The opinion of the court was delivered by: Kocoras, District Judge.
This matter is before the Court on the motion of Defendant City
of Chicago (the "City") to dismiss portions of the complaint. For
the reasons set forth below, the motion is granted in part and
denied in part.
For purposes of the motion to dismiss, we must accept the
well-pleaded allegations of the complaint as true. On three
occasions in November 1998, December 1998, and March 1999,
unknown officers of the Chicago Police Department (the "Police
Department") arrested Plaintiff Kenneth H. Gray on an outstanding
DUI warrant for a man by the name of Kenneth R. Gray. On each
occasion, Plaintiff informed the arresting officers that he was
not Kenneth R. Gray, that Kenneth R. Gray had a different middle
name than Plaintiff, and that Kenneth R. Gray had a different
driver's license number than Plaintiff. At the time of the March
1999 arrest, Plaintiff additionally showed the police officers a
court order stating that he was not the person wanted on Kenneth
R. Gray's warrant. Nevertheless, after each stop the officers
placed Plaintiff in custody, where he remained until an Illinois
court dismissed the charges against him.
Plaintiff alleges that on all three occasions, the officers
arrested him without probable cause and without an arrest warrant
or a search warrant in his name. He attributes his arrests to
practices and patterns of the City and/or the Police Department,
including: (1) inadequately correcting and keeping accurate
records of court-generated information regarding incorrectly
executed warrants for dissemination to its police officers in the
field; (2) failing to train police officers to fully identify
persons before arrest pursuant to warrants and to follow the Cook
County court's orders; and (3) inadequately supervising and
training police officers, including failure to require
appropriate in-service training and re-training of officers who
make arrests without probable cause, thereby failing to
discourage constitutional violations by police officers.
Plaintiff further alleges that on each occasion he was stopped
because of his race, African-American, pursuant to a practice and
pattern of the City and/or the Police Department.
On November 3, 2000, Plaintiff filed suit against the City, the
Police Department, and unnamed Chicago Police officers
individually and in their official capacities. The complaint
alleges violations of Plaintiff's rights under the Fourth, Fifth,
and Fourteenth Amendments to the United States Constitution. It
also contains state law claims for malicious prosecution, false
arrest, and false imprisonment. The City has moved pursuant to
Rule 12(b)(6) of the Federal Rules of Civil Procedure to dismiss
portions of Count I of the complaint, as well as the requests for
punitive damages and for attorneys fees on Counts II and III.
The purpose of a motion to dismiss pursuant to Rule 12(b)(6) is
to test the sufficiency of the complaint, not to decide the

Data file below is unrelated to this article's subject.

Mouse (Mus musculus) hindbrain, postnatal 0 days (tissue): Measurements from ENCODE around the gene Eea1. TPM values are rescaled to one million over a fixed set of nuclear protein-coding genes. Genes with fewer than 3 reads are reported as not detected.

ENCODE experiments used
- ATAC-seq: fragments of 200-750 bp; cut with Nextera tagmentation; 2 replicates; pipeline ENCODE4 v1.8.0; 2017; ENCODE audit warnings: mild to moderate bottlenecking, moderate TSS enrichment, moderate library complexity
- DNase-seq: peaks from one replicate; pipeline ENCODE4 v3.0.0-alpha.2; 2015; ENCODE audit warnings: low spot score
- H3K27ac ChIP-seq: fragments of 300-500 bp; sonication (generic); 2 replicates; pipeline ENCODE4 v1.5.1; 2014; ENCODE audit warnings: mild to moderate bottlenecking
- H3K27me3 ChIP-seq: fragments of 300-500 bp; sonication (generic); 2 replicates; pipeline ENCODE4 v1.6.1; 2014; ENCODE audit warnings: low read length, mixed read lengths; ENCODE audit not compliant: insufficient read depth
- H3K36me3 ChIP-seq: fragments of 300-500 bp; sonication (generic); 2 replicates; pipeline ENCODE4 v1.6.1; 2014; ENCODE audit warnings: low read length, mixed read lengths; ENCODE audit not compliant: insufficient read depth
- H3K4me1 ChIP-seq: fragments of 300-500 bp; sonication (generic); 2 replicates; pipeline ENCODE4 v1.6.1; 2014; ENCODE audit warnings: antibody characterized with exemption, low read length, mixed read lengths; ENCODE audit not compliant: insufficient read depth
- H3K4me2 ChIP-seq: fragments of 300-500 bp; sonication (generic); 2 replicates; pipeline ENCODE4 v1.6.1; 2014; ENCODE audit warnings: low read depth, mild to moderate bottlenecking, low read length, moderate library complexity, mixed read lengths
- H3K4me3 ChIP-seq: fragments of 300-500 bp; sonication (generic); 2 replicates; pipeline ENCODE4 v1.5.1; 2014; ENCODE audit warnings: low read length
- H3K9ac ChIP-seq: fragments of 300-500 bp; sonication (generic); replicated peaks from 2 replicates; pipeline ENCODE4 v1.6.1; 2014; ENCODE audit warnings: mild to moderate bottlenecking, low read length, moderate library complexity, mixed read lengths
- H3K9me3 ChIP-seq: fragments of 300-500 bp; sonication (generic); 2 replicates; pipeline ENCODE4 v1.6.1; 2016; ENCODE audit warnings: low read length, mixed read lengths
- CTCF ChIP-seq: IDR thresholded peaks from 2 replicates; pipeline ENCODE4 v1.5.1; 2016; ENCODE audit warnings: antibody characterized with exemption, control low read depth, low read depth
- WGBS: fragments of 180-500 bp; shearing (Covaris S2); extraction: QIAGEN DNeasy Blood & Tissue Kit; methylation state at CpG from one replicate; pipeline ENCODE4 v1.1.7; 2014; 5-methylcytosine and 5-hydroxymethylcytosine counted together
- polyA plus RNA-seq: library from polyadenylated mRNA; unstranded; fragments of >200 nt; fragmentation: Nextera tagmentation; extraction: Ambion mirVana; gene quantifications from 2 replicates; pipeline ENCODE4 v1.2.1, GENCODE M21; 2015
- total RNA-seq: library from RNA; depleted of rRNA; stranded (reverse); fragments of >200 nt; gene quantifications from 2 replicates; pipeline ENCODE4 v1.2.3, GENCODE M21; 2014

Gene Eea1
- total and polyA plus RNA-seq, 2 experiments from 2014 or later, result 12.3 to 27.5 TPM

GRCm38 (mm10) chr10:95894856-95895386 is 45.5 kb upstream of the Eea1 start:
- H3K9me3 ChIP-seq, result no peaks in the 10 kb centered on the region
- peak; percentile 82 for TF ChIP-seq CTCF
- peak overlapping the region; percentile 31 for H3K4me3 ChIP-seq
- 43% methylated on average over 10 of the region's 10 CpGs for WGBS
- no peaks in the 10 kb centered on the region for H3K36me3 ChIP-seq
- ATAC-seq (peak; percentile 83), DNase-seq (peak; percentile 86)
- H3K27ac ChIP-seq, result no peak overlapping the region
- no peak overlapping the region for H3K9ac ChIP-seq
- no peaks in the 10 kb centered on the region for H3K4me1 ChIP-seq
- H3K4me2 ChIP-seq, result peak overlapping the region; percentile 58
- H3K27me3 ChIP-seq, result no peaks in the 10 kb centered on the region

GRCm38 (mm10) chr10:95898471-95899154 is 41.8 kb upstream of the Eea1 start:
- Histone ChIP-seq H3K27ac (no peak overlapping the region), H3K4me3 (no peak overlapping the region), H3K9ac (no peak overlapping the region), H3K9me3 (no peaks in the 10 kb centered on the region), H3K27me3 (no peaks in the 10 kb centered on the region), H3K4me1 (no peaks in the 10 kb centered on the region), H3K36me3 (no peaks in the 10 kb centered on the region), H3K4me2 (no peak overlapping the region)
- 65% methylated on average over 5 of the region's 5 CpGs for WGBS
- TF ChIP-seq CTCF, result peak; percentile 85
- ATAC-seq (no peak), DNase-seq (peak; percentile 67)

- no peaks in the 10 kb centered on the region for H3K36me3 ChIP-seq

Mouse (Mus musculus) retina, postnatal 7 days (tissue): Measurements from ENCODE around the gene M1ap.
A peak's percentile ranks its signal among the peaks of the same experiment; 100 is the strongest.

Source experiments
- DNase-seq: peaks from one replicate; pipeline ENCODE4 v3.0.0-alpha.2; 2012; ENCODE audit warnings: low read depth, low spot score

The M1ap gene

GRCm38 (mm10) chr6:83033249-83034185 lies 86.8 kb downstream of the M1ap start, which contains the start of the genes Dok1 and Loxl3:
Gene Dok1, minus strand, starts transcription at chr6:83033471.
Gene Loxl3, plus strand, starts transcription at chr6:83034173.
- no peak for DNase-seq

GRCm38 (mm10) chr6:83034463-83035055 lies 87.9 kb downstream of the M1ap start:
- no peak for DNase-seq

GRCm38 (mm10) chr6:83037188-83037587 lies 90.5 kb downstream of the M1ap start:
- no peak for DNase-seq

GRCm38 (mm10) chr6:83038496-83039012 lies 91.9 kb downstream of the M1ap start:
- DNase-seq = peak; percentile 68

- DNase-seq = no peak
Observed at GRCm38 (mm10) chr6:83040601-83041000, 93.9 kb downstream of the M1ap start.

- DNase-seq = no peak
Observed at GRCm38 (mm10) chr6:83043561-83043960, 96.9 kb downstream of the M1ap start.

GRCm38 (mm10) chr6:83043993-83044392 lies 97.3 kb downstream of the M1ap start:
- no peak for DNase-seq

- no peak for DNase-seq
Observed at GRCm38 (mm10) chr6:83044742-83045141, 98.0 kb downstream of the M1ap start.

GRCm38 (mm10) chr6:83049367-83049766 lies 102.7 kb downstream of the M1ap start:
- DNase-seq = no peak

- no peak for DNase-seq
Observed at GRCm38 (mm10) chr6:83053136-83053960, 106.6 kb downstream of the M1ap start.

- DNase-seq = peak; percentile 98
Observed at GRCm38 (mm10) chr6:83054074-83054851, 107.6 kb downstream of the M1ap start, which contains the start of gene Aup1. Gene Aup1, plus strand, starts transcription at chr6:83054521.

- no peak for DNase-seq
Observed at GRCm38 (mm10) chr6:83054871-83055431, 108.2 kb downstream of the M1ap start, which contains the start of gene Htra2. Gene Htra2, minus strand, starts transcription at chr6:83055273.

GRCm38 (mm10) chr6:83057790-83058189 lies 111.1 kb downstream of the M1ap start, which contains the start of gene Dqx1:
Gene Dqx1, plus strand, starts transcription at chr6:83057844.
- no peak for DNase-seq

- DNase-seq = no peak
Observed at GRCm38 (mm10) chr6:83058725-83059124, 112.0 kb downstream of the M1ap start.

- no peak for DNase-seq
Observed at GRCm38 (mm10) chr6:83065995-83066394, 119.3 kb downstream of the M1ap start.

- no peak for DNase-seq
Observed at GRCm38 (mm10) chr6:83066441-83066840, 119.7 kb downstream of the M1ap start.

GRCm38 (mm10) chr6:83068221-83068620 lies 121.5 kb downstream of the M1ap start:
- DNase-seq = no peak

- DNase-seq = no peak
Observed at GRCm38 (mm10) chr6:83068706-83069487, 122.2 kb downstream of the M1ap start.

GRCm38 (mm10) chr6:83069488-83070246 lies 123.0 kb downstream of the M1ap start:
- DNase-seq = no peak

merits of the case. Triad Associates, Inc. v. Chicago Housing
Authority, 892 F.2d 583, 586 (7th Cir. 1989). In ruling on a
motion to dismiss, the Court must construe the complaint's
allegations in the light most favorable to the plaintiff and all
well-pleaded facts and allegations in the plaintiff's complaint
must be taken as true. Bontkowski v. First National Bank of
Cicero, 998 F.2d 459, 461 (7th Cir. 1993). The allegations of a
complaint should not be dismissed for failure to state a claim
"unless it appears beyond a doubt that the plaintiff can prove no
set of facts in support of his claim which would entitle him to
relief." Conley v. Gibson, 355 U.S. 41, 45-46, 78 S.Ct. 99, 2
L.Ed.2d 80 (1957); see also Hartford Fire Insurance Co. v.
California, 509 U.S. 764, 113 S.Ct. 2891, 125 L.Ed.2d 612
(1993); Sherwin Manor Nursing Center, Inc. v. McAuliffe,
37 F.3d 1216, 1219 (7th Cir. 1994). Nonetheless, in order to
withstand a motion to dismiss, a
complaint must allege facts sufficiently setting forth the
essential elements of the cause of action. Lucien v. Preiner,
967 F.2d 1166, 1168 (7th Cir. 1992).
I. Claims against the Chicago Police Department
Plaintiff has sued the City of Chicago and the Chicago Police
Department on identical grounds. The Police Department is not a
suable entity, but merely a department of the City of Chicago
which does not have a separate legal existence. See Jordan v.
City of Chicago, Department of Police, 505 F. Supp. 1 (N.D.Ill.
1980) (citing Ellis v. City of Chicago, 478 F. Supp. 333
(N.D.Ill. 1979)); Bonilla v. City Council of City of Chicago,
809 F. Supp. 590 (N.D.Ill. 1992). The claims against the Chicago
Police Department are therefore dismissed and the name stricken
from the caption.
II. § 1983 claims against the City of Chicago
Section 1983 "is not itself a source of substantive rights but
merely provides a method for vindicating federal rights elsewhere
conferred." Baker v. McCollan, 443 U.S. 137, 144, n. 3, 99
S.Ct. 2689, 2694, n. 3, 61 L.Ed.2d 433 (1979) (quotation marks
omitted). The first step in analyzing a § 1983 claim is to
identify the specific constitutional right allegedly infringed.
Graham v. Connor, 490 U.S. 386, 394, 109 S.Ct. 1865, 1870, 104
L.Ed.2d 443 (1989). In paragraphs 7, 8, and 9 of the complaint,
Plaintiff alleges various violations of his rights under the
Fourth, Fifth, and Fourteenth Amendments to the United States